The oxidation state of a molecule or compound shows the overall charge of the species being observed. Oxidation states allow a large amount of information to be inferred from a compound or ion. Information such as potential reactivity, compound composition and molecular structure can be inferred with relative accuracy given the oxidation states of one or more of the constituent species. The determination of oxidation states is often first encountered in introductory chemistry courses.
Determine the overall charge of the compound or ion being observed. The overall charge of the entire compound is generally located in the upper-right corner of the compound name. If no charge is written, it is assumed to be a neutral compound.
Determine the oxidation state of any species within the compound that are static. For example, oxygen, in virtually all cases, has a charge of minus 2. Fluorine is another example of a static oxidation state whose value is minus 1. Further static oxidation states are located on the periodic table by group number.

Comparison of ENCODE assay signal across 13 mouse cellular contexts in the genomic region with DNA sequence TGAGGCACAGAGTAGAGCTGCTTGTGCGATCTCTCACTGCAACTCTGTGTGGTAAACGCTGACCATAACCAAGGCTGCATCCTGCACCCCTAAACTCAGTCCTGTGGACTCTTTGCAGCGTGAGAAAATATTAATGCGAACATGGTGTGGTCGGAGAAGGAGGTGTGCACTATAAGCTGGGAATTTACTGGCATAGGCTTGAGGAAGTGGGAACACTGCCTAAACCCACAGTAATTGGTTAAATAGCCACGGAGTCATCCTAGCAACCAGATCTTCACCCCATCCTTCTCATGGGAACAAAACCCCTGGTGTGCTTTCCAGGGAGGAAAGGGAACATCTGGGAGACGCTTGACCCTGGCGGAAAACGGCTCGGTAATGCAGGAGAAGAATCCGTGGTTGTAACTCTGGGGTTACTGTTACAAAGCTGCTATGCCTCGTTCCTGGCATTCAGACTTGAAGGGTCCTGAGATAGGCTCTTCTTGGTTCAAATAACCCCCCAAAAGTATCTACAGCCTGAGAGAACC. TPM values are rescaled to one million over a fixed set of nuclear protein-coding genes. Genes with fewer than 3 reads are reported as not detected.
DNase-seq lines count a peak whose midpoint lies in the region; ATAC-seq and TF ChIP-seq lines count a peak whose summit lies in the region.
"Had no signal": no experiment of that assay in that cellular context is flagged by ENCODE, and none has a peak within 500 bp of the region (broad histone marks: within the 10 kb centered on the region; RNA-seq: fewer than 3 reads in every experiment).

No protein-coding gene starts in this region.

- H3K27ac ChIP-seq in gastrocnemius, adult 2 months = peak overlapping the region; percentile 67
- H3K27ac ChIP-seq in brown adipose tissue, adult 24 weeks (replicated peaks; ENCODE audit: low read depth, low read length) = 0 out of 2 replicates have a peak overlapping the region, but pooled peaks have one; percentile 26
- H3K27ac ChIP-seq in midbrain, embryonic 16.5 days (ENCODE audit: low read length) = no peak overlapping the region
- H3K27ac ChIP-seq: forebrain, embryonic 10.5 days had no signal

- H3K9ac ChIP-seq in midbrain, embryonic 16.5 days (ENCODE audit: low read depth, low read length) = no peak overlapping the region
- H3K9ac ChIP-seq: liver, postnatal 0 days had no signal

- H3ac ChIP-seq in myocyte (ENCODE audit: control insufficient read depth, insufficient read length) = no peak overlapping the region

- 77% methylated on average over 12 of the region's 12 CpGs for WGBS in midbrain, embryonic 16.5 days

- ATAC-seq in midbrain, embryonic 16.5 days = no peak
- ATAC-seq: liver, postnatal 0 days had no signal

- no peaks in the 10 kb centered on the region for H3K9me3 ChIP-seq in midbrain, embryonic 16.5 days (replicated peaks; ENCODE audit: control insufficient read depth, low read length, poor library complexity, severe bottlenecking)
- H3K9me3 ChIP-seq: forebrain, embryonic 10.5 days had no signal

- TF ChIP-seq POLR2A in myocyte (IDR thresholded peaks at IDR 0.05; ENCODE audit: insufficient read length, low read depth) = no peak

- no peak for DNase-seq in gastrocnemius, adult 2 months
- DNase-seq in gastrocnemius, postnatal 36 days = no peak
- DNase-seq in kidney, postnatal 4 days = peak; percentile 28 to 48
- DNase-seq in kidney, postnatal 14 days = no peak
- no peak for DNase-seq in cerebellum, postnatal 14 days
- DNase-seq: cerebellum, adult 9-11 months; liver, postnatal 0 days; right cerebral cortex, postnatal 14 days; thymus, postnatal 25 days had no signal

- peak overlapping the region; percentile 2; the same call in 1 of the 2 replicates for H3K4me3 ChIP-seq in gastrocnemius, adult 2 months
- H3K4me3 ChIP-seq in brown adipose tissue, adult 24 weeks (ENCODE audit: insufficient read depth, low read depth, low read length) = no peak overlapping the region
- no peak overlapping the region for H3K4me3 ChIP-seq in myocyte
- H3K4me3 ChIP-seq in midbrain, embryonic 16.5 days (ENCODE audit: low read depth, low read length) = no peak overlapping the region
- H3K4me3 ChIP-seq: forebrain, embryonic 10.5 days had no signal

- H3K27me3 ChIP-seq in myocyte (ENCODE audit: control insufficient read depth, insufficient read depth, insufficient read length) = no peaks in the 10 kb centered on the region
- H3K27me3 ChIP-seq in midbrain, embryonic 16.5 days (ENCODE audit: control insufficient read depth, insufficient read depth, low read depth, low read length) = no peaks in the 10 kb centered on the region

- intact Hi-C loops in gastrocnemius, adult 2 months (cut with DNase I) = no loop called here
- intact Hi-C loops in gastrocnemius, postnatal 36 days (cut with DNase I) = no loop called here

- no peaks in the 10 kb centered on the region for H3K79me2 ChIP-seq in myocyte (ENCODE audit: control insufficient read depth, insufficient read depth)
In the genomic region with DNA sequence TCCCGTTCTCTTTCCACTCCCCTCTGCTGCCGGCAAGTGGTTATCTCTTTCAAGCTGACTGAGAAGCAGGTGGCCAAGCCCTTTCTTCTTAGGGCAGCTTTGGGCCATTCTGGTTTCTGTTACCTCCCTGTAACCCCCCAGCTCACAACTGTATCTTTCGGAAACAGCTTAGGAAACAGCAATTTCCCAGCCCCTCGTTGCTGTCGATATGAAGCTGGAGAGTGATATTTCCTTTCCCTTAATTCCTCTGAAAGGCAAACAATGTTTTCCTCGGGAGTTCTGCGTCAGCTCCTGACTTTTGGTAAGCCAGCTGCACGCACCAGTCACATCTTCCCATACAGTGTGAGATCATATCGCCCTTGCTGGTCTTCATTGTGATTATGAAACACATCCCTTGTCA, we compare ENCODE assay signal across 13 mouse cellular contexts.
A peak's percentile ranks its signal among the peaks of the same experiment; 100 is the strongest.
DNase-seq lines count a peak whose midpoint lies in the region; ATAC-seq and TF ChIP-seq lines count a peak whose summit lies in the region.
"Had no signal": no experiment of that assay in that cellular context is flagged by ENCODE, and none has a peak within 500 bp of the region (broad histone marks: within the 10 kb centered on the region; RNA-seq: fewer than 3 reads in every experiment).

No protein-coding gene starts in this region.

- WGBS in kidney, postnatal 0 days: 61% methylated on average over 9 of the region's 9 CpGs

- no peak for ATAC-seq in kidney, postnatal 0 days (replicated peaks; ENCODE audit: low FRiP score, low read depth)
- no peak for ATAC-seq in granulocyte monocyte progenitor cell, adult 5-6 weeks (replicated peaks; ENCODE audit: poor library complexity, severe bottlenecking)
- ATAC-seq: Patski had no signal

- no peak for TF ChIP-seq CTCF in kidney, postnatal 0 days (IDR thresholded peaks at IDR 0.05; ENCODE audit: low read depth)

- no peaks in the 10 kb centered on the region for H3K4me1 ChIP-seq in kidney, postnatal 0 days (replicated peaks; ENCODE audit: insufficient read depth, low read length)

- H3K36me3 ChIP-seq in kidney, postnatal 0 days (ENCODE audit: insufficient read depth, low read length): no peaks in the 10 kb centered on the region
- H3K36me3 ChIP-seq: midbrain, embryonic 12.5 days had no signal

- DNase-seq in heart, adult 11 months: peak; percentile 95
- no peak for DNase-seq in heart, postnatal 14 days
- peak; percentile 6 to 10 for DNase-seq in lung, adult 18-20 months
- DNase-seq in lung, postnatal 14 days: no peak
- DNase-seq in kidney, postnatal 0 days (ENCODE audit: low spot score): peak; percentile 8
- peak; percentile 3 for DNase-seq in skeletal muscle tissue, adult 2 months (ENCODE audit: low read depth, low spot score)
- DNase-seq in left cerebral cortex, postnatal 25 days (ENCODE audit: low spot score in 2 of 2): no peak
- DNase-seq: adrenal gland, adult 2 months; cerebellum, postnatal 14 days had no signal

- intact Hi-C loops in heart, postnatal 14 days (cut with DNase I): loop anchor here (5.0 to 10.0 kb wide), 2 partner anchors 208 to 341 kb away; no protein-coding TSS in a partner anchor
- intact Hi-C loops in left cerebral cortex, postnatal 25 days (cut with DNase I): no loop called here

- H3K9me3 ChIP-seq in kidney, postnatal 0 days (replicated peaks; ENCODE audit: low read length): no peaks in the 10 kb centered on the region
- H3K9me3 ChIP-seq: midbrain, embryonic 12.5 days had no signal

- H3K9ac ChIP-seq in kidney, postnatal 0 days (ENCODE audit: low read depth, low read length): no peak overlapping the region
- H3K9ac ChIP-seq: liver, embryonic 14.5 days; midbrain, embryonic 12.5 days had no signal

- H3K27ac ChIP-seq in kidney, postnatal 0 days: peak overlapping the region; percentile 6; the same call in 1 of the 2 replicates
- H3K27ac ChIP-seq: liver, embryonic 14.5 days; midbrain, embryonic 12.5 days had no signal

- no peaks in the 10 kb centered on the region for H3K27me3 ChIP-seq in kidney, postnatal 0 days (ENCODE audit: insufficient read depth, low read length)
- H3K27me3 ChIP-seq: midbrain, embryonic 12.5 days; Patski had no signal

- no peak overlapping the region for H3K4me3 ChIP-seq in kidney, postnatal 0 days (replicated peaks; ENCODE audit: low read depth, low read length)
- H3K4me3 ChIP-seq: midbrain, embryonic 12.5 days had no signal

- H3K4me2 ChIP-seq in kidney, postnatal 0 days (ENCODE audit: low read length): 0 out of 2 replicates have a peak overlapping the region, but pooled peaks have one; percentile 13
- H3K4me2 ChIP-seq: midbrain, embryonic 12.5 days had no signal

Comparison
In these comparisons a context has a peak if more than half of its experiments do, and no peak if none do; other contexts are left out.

Multiply the static oxidation states by the number of atoms found within the compound. For example, Na2SO4 has two sodium (Na) atoms with an oxidation charge of plus 1 each and an overall oxidation value of plus 2.
Add together the oxidation values for all known species.
Subtract the summed value from the overall charge of the compound. For example, Na2SO4, Na2 yields 2 (plus 1) + 4(minus 2) = minus 6. Subtracting minus 6 from the neutral value of 0 yields 0 - (minus 6) = 6. This final value is the oxidation state of the unknown element, in this case sulfur.
- "Chemistry, 5th edition"; John E. McMurry, et al.; 2008
- Chemguide: Oxidation States; Jim Clark; 2002
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